TAITMAIL A glimmer from Coventry
Tentatively, it seemed, and with nervous sideways glances at whatever new horrors fate might have lurking, Coventry has announced its programme as City of Culture 2021.
Some suggested that given the circumstances it should be scrapped altogether and whatever money was raised put into cultural infrastructure in the city, but they’ve stuck to it, just delayed it by five months.
The programme at this stage is perforce more of a sketch with firmer lines being drawn in January, but what the creative director Chenine Bhathena has come up with is a programme that is about Coventry and its people, rather than international companies and individuals being hired in for spectaculars. That’s her thing – before this job she was the London mayor’s cultural place-making guru who came up with the Borough of Culture programme. She’s one of the non-political generation that knows that people from lower income backgrounds like the arts too, and for her culture is not the middle-class plaything it is often portrayed as but a resource for communities of all sorts.
So the year will open on May 15 with an as yet undefined but vast collective event reminiscent of Olympic openings, this time portraying the city’s past transmuting into its future; rock giant Terry Hall of The Specials returns to his birthplace to run a three day music event; the RSC from down the road at Stratford will be there exploring faith as “an epic overarching story” in different places across the city; and on December 1 as a kind of tent pole for the whole thing the Turner Prize winner will be announced from the Herbert Art Gallery.
One incomer will be Amal, a 3.5m nine-year-old Syrian refugee girl in puppet form, strolling from event to event in search of her mum through the city that has welcomed more Syrian refugees than any other in the UK.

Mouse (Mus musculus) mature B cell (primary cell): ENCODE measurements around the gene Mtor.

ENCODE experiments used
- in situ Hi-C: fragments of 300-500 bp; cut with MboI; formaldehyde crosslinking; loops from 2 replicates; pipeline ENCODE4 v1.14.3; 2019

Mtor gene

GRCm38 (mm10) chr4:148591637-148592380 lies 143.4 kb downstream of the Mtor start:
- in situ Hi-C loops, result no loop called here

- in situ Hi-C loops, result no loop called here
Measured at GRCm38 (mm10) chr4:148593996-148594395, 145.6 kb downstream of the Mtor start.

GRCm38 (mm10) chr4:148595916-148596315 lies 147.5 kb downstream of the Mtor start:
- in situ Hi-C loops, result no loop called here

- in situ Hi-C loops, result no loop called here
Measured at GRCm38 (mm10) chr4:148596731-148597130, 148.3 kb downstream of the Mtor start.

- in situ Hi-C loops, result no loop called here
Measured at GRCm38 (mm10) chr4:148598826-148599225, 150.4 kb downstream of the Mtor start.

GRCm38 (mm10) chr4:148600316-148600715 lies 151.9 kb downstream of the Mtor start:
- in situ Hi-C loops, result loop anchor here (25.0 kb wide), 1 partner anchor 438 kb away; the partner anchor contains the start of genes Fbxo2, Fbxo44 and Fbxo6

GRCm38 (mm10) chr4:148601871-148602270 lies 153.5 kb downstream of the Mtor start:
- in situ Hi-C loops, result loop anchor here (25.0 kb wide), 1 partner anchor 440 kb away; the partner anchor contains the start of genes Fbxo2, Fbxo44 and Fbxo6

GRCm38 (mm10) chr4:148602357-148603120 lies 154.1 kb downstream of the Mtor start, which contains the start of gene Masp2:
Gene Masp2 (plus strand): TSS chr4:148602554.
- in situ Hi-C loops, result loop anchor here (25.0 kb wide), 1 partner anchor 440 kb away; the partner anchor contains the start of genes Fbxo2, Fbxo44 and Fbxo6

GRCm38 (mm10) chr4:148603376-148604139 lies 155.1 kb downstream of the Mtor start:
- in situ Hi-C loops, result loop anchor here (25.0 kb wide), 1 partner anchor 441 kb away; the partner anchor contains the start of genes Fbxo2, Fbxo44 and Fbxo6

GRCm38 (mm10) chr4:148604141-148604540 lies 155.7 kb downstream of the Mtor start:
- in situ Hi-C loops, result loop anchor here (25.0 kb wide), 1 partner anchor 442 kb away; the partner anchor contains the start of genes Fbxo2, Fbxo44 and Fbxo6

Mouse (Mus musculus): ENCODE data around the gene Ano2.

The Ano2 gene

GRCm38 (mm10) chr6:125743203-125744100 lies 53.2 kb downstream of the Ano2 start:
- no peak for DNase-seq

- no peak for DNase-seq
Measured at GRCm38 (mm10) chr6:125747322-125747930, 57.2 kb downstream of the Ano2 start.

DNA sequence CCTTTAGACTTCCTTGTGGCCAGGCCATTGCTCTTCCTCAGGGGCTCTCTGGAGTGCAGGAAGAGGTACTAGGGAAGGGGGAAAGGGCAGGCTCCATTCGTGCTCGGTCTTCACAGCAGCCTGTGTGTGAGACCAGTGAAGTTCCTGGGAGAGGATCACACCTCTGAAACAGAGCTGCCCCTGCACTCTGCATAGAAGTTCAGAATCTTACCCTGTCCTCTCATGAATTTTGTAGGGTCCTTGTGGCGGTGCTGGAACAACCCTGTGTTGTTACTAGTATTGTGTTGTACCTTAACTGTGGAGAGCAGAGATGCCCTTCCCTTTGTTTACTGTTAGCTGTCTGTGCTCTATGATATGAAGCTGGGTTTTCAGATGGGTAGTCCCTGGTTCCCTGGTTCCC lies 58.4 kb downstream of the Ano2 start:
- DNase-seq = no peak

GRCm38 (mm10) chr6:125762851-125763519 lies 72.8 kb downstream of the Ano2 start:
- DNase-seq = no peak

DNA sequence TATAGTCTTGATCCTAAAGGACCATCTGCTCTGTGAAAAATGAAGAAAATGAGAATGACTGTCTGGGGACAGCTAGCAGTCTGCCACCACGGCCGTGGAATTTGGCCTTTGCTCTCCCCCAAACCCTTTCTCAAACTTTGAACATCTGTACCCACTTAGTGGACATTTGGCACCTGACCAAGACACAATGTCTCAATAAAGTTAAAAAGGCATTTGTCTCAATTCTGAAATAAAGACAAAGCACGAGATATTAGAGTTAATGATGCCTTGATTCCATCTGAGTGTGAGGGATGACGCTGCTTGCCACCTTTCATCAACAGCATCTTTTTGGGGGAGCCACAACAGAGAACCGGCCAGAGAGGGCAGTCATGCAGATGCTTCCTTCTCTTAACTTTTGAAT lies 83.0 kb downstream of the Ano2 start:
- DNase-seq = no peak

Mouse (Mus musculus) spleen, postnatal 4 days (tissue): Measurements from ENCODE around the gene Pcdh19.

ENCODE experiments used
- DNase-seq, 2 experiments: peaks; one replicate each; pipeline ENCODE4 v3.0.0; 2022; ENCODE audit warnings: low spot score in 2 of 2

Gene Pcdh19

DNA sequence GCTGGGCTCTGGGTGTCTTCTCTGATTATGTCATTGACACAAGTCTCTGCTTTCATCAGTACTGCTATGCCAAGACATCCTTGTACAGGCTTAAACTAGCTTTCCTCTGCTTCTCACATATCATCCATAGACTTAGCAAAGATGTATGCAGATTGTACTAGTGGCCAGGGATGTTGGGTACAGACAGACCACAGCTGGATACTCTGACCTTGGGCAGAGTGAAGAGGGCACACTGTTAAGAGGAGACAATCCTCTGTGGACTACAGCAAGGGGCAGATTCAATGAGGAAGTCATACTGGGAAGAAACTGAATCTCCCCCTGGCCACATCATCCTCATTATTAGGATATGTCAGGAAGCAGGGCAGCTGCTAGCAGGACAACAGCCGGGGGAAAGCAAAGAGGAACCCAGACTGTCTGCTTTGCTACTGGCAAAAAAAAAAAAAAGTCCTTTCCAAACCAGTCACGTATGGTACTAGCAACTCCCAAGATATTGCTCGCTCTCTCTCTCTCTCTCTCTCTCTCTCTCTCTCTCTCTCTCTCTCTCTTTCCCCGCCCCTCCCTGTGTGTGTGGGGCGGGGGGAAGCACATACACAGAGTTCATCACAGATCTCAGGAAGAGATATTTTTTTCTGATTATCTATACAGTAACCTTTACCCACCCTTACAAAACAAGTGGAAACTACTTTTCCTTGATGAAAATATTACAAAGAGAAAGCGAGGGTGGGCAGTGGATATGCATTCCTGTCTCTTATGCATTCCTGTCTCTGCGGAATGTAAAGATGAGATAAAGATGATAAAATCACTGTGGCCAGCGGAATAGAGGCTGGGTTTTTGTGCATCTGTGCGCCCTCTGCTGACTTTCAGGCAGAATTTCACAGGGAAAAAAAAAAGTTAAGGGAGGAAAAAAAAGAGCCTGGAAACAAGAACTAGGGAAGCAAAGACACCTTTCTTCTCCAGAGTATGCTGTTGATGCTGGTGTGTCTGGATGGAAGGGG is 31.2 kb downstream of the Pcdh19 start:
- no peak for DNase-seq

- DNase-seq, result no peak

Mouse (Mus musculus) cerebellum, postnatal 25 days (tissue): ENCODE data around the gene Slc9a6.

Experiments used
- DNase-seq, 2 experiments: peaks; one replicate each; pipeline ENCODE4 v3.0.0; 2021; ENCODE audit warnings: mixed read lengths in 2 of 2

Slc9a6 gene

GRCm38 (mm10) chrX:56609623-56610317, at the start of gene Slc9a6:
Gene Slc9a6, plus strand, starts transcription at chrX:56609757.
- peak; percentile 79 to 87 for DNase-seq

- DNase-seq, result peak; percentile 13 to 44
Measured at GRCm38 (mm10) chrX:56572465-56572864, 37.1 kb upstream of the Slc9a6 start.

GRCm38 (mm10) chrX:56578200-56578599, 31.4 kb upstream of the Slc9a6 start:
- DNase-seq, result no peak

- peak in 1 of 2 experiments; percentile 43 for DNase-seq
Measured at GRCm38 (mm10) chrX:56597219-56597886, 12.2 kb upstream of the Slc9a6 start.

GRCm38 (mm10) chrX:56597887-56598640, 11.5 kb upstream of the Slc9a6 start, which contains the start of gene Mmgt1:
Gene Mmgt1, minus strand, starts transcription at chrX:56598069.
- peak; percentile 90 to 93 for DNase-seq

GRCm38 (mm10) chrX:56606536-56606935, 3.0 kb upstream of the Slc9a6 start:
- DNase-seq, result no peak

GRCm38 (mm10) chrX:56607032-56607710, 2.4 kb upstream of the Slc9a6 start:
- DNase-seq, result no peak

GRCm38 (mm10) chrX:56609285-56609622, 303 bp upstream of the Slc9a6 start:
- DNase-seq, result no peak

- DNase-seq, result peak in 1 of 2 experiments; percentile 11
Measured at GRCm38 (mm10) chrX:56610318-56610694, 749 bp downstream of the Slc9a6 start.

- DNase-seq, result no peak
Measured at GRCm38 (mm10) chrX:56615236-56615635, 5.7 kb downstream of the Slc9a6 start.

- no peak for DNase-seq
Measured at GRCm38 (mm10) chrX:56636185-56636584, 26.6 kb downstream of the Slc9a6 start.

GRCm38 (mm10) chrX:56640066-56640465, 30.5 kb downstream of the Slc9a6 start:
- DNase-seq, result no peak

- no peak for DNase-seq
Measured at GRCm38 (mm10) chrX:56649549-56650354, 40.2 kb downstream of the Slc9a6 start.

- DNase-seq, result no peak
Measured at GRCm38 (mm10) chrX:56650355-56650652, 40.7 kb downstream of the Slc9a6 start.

The enforced flexibility, then, has democratised the whole programming process. It’s costing a modest £33m, and it would have been a lot more modest without the determination of the city authorities and local businesses to keep it in the calendar and make it meaningful. ACE’s input is to do up major buildings such as Belgrade Theatre, the Herbert and the cathedral, community assets all. Three-quarters of the pot, half of which is for the programme, has come from central and local government, the rest from sponsorship, charitable trusts, trading and just 2% from philanthropy.
Which is all in the zeitgeist that is counter-intuitive to the government’s apparent assumption that there is no future for the creative instinct post-Covid, and therefore no jobs – Rishi Sunak mooted last week that retraining might be a good idea for artists, with ballet dancers perhaps becoming cyber security experts as the now notorious government ad proposed.
That the industry has no future for young creatives is put the lie to by this week’s Weston Jerwood Bursaries, set up a decade ago to encourage young artists from working class backgrounds to get a big step on the ladder. This time there will be 50 of them, their places already on offer from 50 arts organisations ranging from the British Library and Liverpool Philharmonic to Clean Break Theatre in London and Wildworks in Cornwall. They’ll get 90% of their salaries paid by the bursary.Social mobility in the arts is the issue, which Coventry seems to have built into its programming. Young people from middle-class backgrounds are 2.5 times more likely to end up in creative occupations than if they were working-class. The creative industries sector created over 300,000 jobs in the last five years, just 33,000 of which have gone to workers from lower socio-economic backgrounds, according to the Policy Evidence Centre. Covid is expected to make that hiatus worse.
And these are not just dressed up internships, they’re real jobs. The Aspex Gallery in Portsmouth wants an assistant curator to work on its 40th anniversary programme. Clod Ensemble in London wants a sound artist to deliver its music education programme. National Theatre Wales wants an associate director to work on four productions in non-theatre venues. Ffotogallery in Cardiff wants a creative producer. The Tramway in Glasgow wants a dancer/choreographer. And so on.
Sheffield’s Site Gallery, another of the Weston Jerwood questing employers, wants a programme assistant. “It is critical that our team is representative of the wide range of communities we engage with” says Side’s executive director Judith Harry. “Fair access to working in the arts and cultural sector is an urgent issue with people from lower socio-economic backgrounds still significantly under-represented among the artists and employees of UK arts organisations”.
So the Chancellor may not think there’s a future in the creative sector, but Coventry and at least 50 arts organisations in the UK beg to differ. “What we’re doing” said Bhathena “is creating a glimmer of hope for 2021 and showing that we can still do live events, we can still put on a great show in this new world”. It’s what the arts does can do and cyber security probably can’t.